Additionally, after we make material purchases, if we subsequently find out that we missed better options, our happiness often will quickly give way to buyer’s remorse. For example, I remember looking at laptops last year. I saw what appeared to be a fabulous deal. It had great reviews. Amazon was the most competitive with respect to pricing. I was just about to pull the trigger UNTIL my wife happened to show me the Target sales paper from 2 weeks earlier. The computer, MY computer, was on sale for 25% less. Of course, Target’s sale had already come and gone. Amazon was now the best deal, but just I couldn’t purchase it anymore, not at THAT price.
Interestingly enough, some data suggest that we are even prone to jealousy of those who capitalize on deals that we couldn’t. Additionally, material purchases can adversely affect us biologically. For example, such purchases provide us with anticipatory highs. They literally activate part of the brain’s reward circuitry. You would think that this would be a good thing; however, the problem is upon their obtainment, our desire for them is satiated, and the “high” dissipates. This phenomena is known as hedonistic adaptation, which is when the joy and excitement obtained from purchases diminish with time. Once it loses its novelty, the thrill is gone as well. Thus, many thrillseekers repeatedly make material purchases in order recapture this pleasure.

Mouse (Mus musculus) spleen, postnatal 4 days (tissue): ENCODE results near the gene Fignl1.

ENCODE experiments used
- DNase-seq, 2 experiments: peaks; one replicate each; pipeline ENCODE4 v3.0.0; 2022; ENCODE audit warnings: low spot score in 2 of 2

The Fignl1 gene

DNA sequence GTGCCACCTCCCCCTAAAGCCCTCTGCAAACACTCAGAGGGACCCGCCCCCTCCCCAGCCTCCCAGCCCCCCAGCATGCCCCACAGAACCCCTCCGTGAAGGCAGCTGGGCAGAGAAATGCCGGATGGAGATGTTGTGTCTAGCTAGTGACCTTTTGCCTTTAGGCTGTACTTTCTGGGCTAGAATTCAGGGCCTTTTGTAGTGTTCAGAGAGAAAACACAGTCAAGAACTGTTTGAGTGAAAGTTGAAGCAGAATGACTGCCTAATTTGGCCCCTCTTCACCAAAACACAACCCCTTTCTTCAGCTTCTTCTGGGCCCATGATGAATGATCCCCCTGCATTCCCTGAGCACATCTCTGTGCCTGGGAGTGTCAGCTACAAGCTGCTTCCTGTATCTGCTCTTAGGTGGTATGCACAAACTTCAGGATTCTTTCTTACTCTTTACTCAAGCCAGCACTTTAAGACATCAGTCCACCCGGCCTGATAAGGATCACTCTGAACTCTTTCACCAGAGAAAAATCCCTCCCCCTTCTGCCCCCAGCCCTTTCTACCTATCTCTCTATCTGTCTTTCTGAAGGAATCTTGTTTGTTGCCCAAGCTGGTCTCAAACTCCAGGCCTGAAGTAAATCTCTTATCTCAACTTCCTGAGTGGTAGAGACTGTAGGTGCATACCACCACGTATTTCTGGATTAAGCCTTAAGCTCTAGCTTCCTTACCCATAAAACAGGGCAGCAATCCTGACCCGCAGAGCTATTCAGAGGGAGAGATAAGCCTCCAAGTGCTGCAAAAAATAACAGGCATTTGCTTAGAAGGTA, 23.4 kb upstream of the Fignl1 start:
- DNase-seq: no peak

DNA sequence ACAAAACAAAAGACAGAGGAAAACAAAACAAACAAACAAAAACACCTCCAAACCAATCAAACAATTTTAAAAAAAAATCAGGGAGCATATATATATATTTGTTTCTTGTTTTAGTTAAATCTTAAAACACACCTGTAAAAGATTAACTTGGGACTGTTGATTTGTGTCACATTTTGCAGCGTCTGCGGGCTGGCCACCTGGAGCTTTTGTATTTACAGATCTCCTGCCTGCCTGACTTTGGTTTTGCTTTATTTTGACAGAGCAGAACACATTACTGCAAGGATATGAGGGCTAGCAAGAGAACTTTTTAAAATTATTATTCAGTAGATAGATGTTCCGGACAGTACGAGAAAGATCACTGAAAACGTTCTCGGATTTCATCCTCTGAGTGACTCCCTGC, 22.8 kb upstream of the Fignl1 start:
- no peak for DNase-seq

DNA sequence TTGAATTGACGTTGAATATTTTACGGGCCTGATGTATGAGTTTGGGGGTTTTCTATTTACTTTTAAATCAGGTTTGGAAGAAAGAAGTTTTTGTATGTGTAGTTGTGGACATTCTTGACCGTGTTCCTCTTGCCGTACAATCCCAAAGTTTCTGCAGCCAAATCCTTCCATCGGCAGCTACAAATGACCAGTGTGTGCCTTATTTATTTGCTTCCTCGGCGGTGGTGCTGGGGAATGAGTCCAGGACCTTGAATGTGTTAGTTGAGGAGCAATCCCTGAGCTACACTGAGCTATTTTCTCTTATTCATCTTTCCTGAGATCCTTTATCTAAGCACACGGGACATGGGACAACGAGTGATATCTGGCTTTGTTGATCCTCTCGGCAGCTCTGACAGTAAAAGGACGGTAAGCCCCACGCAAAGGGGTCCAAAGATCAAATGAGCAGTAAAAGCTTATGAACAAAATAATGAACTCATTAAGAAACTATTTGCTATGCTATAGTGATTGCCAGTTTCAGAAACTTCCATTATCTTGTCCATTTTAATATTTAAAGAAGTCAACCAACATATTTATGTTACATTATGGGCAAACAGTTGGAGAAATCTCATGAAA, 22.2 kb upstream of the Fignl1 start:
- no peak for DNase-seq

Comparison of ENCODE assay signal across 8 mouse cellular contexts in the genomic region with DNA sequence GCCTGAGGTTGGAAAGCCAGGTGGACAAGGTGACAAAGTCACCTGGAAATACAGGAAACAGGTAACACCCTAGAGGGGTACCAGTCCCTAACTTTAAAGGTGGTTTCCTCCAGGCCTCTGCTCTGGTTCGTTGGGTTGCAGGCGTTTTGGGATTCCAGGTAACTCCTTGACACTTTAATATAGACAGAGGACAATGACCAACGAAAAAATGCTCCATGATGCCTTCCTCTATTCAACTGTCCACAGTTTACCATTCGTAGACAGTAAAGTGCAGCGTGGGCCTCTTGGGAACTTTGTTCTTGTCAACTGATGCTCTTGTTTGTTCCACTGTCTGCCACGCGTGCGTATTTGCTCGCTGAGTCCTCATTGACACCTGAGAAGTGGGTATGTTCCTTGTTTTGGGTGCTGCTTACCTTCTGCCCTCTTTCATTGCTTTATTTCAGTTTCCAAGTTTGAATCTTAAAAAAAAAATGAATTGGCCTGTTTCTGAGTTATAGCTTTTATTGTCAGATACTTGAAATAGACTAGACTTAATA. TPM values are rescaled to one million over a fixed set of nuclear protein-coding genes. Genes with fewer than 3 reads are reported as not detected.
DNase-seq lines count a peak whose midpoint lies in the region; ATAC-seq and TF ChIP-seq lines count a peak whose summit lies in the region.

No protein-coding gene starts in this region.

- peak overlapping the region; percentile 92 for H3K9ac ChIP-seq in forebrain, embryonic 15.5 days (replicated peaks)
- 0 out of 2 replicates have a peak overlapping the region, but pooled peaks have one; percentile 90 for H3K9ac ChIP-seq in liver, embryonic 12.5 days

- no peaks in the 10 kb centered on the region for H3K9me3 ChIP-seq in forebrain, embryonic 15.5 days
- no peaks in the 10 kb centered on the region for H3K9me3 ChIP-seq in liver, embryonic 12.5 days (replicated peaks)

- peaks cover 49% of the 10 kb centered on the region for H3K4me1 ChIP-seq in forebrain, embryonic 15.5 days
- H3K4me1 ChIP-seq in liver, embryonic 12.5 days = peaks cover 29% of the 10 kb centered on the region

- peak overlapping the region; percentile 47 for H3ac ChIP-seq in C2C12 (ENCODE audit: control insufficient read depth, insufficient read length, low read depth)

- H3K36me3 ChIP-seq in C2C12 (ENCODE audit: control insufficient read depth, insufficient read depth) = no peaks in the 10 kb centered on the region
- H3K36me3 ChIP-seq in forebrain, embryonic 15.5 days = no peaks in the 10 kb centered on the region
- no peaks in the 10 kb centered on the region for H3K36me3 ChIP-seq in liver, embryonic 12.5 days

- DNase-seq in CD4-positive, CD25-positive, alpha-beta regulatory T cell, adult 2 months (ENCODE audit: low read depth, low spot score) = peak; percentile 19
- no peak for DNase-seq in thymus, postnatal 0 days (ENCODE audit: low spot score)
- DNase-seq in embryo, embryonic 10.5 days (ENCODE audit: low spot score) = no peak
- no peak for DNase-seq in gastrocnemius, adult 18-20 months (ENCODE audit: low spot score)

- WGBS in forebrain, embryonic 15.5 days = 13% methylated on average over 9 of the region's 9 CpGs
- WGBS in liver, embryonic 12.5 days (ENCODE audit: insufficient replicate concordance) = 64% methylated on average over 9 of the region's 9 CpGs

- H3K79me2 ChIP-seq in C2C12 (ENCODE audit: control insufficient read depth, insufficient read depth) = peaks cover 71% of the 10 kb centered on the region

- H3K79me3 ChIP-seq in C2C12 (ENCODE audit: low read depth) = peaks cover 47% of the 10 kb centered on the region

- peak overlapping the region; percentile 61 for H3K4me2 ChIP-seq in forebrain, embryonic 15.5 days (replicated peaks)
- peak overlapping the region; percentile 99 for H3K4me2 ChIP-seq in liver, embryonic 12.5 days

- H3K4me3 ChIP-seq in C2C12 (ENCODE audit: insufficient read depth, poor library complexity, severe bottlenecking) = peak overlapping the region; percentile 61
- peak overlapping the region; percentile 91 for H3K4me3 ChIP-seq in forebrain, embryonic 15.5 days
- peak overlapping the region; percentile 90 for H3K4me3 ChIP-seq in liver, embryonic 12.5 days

Related Article: Is Extreme Frugality for You